The anatomy of a ring
Rings have been symbols of love, commitment, and fashion for centuries. Whether you’re shopping for an engagement ring, a wedding band, or just a new, stylish accessory, it’s essential to understand the various parts that make up a ring. This is for a few reasons, so that you understand the integrity of the ring, and so that you can ensure you ensure every part of the ring is exactly to your liking. In this article, we will explore the anatomy of a ring, from the band to the prongs, and discuss their significance in both design and function.
The band is the circular part of the ring that encircles your finger. It is typically made from various metals, such as gold, silver or platinum. Bands come in different widths, styles, and textures, allowing you to choose one that suits your personal taste and lifestyle. The band’s thickness and width can significantly impact the overall look and comfort of the ring. It’s important to understand why the band’s width matters when it comes to the size of your stone – if you use a band that’s very thin with a very large stone, it may not be structurally strong enough to keep your stone safe in place.
The setting (or mounting) is the portion of the ring that holds the gemstone(s) in place. It can vary widely in design, from classic prong settings that showcase the stone’s brilliance, to rub-over settings that encase the gem for added protection. The setting is a critical aspect of a ring’s design, as it determines how the gemstone is displayed and secured. There are also settings utilised for more decorative reasons – such as a pavé setting – and it’s important to understand how the setting can really visually impact your ring.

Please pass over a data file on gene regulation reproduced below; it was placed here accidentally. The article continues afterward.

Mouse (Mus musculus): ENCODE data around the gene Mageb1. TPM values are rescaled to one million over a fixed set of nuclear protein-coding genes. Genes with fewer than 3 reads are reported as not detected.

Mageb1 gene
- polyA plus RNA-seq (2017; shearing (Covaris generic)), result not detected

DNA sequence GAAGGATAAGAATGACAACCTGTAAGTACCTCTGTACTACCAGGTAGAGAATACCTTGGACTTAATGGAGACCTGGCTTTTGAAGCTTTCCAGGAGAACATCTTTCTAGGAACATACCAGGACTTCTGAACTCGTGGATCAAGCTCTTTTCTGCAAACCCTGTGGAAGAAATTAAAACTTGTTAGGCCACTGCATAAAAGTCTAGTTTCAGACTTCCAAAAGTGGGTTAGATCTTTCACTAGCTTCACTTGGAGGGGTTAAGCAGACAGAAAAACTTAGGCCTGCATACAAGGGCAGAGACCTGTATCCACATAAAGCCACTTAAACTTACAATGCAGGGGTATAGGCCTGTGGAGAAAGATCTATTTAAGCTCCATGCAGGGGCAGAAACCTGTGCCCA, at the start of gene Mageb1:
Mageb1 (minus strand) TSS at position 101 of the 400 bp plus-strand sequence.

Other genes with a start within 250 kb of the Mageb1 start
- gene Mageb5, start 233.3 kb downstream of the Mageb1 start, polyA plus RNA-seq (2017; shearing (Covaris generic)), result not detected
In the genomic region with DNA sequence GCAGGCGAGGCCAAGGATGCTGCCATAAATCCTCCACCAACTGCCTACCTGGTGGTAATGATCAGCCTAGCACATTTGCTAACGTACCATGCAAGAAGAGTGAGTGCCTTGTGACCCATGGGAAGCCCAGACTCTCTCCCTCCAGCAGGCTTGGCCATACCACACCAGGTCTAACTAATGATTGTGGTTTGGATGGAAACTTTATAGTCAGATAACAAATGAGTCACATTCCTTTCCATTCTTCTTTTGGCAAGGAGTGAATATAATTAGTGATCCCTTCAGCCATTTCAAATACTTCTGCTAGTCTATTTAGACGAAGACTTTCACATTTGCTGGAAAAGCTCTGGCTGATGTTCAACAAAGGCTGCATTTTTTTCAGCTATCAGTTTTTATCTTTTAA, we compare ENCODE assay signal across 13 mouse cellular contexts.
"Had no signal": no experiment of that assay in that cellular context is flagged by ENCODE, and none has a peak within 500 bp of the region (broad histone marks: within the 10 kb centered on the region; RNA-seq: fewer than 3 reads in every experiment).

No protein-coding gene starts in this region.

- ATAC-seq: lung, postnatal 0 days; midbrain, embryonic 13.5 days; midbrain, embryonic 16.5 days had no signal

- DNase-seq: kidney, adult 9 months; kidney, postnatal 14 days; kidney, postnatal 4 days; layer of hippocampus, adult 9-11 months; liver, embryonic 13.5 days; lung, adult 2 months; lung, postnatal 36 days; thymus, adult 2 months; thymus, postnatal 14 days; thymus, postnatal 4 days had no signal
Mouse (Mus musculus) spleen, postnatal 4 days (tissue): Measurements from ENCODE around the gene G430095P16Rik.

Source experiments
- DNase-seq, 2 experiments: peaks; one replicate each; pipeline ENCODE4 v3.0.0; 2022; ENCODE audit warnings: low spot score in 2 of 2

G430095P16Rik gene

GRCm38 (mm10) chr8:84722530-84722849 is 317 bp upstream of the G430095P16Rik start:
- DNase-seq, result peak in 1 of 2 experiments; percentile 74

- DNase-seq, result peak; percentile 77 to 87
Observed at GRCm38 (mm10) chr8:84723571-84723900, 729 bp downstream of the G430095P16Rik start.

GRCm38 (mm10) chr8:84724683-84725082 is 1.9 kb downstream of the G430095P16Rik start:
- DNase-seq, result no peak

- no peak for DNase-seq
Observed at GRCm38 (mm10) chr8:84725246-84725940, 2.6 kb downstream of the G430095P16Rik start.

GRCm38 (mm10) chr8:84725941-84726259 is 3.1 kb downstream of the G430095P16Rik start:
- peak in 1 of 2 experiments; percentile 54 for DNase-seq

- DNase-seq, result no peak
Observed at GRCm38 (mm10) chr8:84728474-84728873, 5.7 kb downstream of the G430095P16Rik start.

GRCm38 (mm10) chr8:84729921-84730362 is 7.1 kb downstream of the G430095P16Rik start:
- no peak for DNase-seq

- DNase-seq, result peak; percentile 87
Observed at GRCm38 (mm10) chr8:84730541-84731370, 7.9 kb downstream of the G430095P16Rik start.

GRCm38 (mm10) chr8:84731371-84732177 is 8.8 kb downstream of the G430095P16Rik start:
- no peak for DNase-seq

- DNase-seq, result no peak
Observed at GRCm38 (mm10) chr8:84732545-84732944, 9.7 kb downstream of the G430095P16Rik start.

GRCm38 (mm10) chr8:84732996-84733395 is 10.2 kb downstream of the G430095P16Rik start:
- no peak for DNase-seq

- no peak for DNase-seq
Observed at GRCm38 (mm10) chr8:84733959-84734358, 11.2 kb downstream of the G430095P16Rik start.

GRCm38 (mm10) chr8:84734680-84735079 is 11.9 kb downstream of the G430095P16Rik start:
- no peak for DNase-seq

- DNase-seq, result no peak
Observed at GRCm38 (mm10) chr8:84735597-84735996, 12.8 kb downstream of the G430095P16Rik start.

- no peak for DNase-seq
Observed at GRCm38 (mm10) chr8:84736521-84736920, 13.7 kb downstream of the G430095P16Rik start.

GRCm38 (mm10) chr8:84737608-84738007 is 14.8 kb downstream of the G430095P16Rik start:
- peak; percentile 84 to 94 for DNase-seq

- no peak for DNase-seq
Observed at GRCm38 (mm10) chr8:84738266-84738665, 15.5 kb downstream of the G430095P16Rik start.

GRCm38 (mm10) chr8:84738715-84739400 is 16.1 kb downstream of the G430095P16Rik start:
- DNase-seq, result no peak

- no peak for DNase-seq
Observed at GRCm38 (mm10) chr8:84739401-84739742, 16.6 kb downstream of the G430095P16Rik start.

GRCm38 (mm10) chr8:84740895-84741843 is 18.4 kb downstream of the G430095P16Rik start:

Prongs are tiny metal claws or prongs that secure the gemstone in the setting. Common prong settings include four-prong and six-prong designs, each offering a different balance between security and visibility. Prongs play a crucial role in keeping the gemstone in place and allowing light to enter and reflect off the stone, enhancing its sparkle. While it may not be the most exciting aspect of the ring, some prongs will allow more gemstone to be shown than others, so it’s important to closely inspect different prong options, and see which works best for you.
The gemstone is the focal point of many rings, adding beauty and significance to the piece. Popular gemstones include diamonds, sapphires, rubies, emeralds, and many others. Each gemstone has its unique properties, such as colour, cut, clarity, and carat weight, which contribute to its overall value and appearance. Ensure the centre stone you choose is of a good hardness on the Mohs scale, and can take daily wear and tear.
The gallery is the area beneath the centre stone and setting. It is often overlooked but can be intricately designed with filigree, engravings, or other decorative elements. A well-crafted gallery can enhance the overall aesthetics of the ring and provide a unique touch to its design.
Shoulders and shank
The shoulders are the part of the ring that connects the band to the setting, while the shank is the lower portion of the band that encircles your finger. These components can be plain or adorned with additional gemstones or decorative elements, adding character and style to the ring. The width and design of the shoulders and shank can significantly affect the ring’s overall look and comfort.